Franklin’s Board of Mayor and Aldermen took the first of two steps necessary to give itself a pay raise – the first for the body in 25 years.
The measure passed May 28 with a 5-3 vote, with Aldermen Brandy Blanton, Pearl Bransford, Beverly Burger, Margaret Martin and Ann Petersen voting in favor of the raise, while Vice Mayor Dana McLendon joined Aldermen Mike Skinner and Clyde Barnhill in casting dissenting votes.
The city’s eight aldermen, all of whom serve part time, currently receive $4,800 annually, plus a per-meeting stipend of $20. They are eligible for health, dental and life insurance; mileage reimbursement and receive a laptop to use for business purposes.
The mayor receives the same benefits, as well as $9,600 annually. For comparison’s sake, Brentwood city commissioners, who also serve part time, receive $11,400 annually. The increase, if passed on its next reading, would more than double the aldermen’s pay to $12,000. The mayor’s salary would double to $19,500. The increases would not affect the remainder of the mayor’s or aldermen’s remuneration packages.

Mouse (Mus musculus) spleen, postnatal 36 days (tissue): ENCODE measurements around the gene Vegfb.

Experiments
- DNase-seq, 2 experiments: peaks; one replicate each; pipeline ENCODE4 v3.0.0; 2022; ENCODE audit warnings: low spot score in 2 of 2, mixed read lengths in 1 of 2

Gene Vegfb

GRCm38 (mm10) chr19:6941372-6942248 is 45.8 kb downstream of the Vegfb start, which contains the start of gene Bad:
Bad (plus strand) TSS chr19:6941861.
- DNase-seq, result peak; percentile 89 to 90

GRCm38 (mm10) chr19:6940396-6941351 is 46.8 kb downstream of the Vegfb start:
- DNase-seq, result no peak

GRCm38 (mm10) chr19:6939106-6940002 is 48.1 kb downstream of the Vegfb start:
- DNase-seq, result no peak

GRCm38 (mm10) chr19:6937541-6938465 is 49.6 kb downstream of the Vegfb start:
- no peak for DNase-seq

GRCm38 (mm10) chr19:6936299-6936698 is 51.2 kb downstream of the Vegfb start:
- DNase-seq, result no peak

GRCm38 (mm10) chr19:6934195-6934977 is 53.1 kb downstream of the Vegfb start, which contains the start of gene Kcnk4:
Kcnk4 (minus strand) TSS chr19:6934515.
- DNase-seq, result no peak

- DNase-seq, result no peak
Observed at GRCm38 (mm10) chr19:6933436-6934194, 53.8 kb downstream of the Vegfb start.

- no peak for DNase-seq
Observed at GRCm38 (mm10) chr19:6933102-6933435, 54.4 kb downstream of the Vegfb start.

The changes in compensation would result in an increase in the city’s annual budget by $67,500.
Alderman Mike Skinner proposed an amendment that ultimately failed that would not let the pay increases take affect until 2015, which would be after all aldermen and the mayor have gone through an election cycle.
“It just doesn’t feel right to vote [a raise] during our term,” Skinner said.
The second, and final, vote will likely come at the next BOMA meeting May 11.
Hardcastle Property Gets Rezoned
The board finalized its approval to rezone residential property at 711 Hillsboro Road from low-residential to residential variety. The rezone will allow its owner to build a second single-family house on the undeveloped portion of the 0.96-acre lot at the corner of Hillsboro and Granville roads catty-corner to Franklin High School.
“I’m happy that they did that,” said Loy Hardcastle, who owns the property.
Hardcastle said he plans to stipulate in the deed for the soon-to-be subdivided property that the house that is built there must be at minimum 2,000 square feet and have either a brick or stone exterior.
“It needs to be something that will fit into that neighborhood,” Hardcastle said. “We’re going to restrict that in the deed to protect the integrity of the neighborhood.”
The Franklin Municipal Planning Commission approved the proposal 8-0 prior to sending it to BOMA for consideration.
Capital Investment Plan
City Administrator Eric Stuckey reminded BOMA rank the city’s spending priorities for fiscal year 2014, which the body will discuss in late June.
“We’re going to look at both your projects and our [spending] capacity,” Stuckey said. “We’re really going to work those together.”